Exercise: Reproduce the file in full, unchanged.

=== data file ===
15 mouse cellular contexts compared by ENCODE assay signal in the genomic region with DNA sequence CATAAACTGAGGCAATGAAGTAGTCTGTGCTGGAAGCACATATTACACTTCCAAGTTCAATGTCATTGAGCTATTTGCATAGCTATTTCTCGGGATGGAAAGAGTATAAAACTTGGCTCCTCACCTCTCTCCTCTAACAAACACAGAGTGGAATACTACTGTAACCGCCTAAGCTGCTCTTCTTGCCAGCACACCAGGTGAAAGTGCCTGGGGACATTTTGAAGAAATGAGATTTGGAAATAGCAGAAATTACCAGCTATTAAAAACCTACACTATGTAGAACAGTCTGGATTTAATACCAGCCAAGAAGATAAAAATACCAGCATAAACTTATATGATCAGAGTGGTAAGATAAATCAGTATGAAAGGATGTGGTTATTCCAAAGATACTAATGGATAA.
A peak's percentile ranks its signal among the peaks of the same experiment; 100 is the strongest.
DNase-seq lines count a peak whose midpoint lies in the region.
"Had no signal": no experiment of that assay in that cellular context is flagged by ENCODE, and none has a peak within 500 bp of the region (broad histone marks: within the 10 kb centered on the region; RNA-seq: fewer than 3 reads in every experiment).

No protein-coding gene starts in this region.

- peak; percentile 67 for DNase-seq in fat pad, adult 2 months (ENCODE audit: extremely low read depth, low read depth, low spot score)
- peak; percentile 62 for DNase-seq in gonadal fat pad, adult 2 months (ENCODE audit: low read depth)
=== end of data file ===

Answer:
15 mouse cellular contexts compared by ENCODE assay signal in the genomic region with DNA sequence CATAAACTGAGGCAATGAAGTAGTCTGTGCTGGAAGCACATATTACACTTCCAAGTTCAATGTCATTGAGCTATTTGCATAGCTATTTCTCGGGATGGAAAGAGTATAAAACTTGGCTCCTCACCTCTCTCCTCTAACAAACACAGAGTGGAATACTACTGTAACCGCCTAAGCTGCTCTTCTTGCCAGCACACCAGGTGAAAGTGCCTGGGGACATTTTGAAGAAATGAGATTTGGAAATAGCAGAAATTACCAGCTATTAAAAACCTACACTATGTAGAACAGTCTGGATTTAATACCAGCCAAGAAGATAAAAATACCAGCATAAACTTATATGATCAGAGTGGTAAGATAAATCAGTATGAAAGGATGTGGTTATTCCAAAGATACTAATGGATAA.
A peak's percentile ranks its signal among the peaks of the same experiment; 100 is the strongest.
DNase-seq lines count a peak whose midpoint lies in the region.
"Had no signal": no experiment of that assay in that cellular context is flagged by ENCODE, and none has a peak within 500 bp of the region (broad histone marks: within the 10 kb centered on the region; RNA-seq: fewer than 3 reads in every experiment).

No protein-coding gene starts in this region.

- peak; percentile 67 for DNase-seq in fat pad, adult 2 months (ENCODE audit: extremely low read depth, low read depth, low spot score)
- peak; percentile 62 for DNase-seq in gonadal fat pad, adult 2 months (ENCODE audit: low read depth)